In his testimony before the subcommittee, Teranishi underscored the importance  of the AANAPISI program for increasing college completion and student success.  In 2018, the 165 eligible AANAPISI enrolled 40 percent of AAPI undergraduates, and three-quarters of low-income AAPI students, providing an effective way to provide resources to institutions serving the highest concentrations of low income AAPI students. These institutions confer a disproportionately high concentration of degrees to AAPI students, including  nearly half (47.5%) of all associate’s degrees, and almost one-third (29.4%) of all bachelor’s degrees to AAPI students in the nation. AANAPISI’s also find and further ways to collaborate, share best practices, and engage the broader field of higher education to pursue greater student success for low-income AAPI students. 

AANAPISI’s are also serving as incubators for innovation in higher education, utilizing their resources to respond to the needs of their students and engage in initiatives that aim to increase access to and success in college. These grant-funded activities are improving how these institutions deliver student services, make improvements to curricular and academic program development, increase their capacity to improve leadership and mentorship opportunities, and contributing to faculty and staff development. 

For example, De Anza Community College in Cupertino, California, which has a large concentration of AAPI students, used their grant to develop learning communities that paired developmental English with an AAPI literature course. The program also included wrap-around support services with an embedded counselor. An analysis by Teranishi and colleagues found that these students, compared to the control group, passed their developmental course at a higher rate, were more likely to transition from developmental to college-level English, were more likely to earn associate’s degrees, and accomplish them in less time.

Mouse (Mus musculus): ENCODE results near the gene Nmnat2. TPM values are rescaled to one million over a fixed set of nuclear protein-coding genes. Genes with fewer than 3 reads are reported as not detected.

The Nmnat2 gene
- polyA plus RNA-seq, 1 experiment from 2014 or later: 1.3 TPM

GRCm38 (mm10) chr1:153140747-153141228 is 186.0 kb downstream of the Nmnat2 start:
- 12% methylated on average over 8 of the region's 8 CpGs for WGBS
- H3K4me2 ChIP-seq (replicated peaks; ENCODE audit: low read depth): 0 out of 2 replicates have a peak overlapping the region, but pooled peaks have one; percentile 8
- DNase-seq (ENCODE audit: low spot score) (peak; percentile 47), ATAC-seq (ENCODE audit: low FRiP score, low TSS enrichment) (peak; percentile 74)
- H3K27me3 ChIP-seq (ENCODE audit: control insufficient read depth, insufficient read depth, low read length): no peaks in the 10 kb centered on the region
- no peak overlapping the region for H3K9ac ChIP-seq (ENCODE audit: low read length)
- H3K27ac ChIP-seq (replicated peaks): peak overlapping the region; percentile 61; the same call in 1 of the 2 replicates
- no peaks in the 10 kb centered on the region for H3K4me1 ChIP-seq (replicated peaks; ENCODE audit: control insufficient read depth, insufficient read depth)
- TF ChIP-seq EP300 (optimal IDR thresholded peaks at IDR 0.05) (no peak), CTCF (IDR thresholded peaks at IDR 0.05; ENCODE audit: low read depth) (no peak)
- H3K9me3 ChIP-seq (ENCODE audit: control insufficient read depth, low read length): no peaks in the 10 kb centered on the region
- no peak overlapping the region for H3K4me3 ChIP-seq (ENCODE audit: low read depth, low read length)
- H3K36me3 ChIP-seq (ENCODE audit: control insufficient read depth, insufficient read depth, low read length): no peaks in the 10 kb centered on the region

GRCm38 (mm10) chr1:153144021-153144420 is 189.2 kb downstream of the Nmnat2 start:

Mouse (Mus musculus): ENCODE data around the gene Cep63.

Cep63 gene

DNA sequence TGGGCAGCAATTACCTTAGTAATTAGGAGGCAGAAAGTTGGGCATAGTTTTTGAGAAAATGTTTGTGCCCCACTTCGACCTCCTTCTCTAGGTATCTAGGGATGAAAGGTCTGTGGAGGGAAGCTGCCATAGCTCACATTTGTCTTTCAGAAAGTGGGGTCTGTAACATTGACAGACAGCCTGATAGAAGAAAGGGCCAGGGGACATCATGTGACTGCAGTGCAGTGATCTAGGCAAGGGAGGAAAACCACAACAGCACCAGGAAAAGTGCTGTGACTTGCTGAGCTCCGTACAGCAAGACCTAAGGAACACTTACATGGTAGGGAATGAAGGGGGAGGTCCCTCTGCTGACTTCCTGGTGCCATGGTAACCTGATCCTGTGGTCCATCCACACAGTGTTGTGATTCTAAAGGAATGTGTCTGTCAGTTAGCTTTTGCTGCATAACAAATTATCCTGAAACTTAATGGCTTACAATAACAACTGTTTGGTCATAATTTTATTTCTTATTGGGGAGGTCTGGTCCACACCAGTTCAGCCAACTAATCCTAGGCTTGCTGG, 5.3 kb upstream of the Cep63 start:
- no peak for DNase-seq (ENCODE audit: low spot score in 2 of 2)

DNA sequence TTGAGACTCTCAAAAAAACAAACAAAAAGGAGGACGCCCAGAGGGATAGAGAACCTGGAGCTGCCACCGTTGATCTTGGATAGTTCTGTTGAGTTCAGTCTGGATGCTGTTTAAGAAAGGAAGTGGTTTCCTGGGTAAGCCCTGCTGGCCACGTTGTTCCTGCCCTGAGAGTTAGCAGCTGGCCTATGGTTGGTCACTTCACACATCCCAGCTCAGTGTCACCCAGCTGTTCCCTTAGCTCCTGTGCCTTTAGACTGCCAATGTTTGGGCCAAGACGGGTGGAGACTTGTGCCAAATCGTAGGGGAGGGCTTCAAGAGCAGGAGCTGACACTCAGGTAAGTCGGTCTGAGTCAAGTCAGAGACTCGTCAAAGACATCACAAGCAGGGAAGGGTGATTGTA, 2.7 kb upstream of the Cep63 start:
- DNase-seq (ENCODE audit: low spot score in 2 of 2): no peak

Teranishi also noted the innovation in the collection and reporting of disaggregated data taking place at the University Nevada Las Vegas.  

“This is a noteworthy effort. Disaggregated data is critical for revealing differences between AAPI sub-groups with regard to their access and utilization of services on campus, as well as disparities in college participation and degree attainment, which is concealed by aggregated data on AAPI students,” Teranishi said in his testimony. 

Teranishi urged members of the subcommittee to confront barriers and challenges to Asian American Native Pacific American Pacific Islander-serving institutions and to pursue the opportunities they offer.  His testimony calls for greater investment in AANAPISIs. The current level of funding provides grants to only 30 institutions in 2020 and 2021, and a higher level of funding would greatly increase the number of students that benefit from the resources. 

Teranishi also unscored the need for disaggregated student data.

“Throughout higher education, there is a need for greater attention to and action on the limitations of the current data systems and practices in higher education.  AANAPISIs can play an important role in modeling innovative ways of leveraging data and research to inform higher education services, practices, and policies,” Teranishi said in his testimony.

 “This is a particularly important civil rights issue for the AAPI community because aggregated data is literally rendering the most marginalized and vulnerable groups invisible.”


More information about the House subcommittee hearing is available at

Full text of Professor Teranishi's testimony is available here.

Video of Professor Teranishi's testimony will be available at: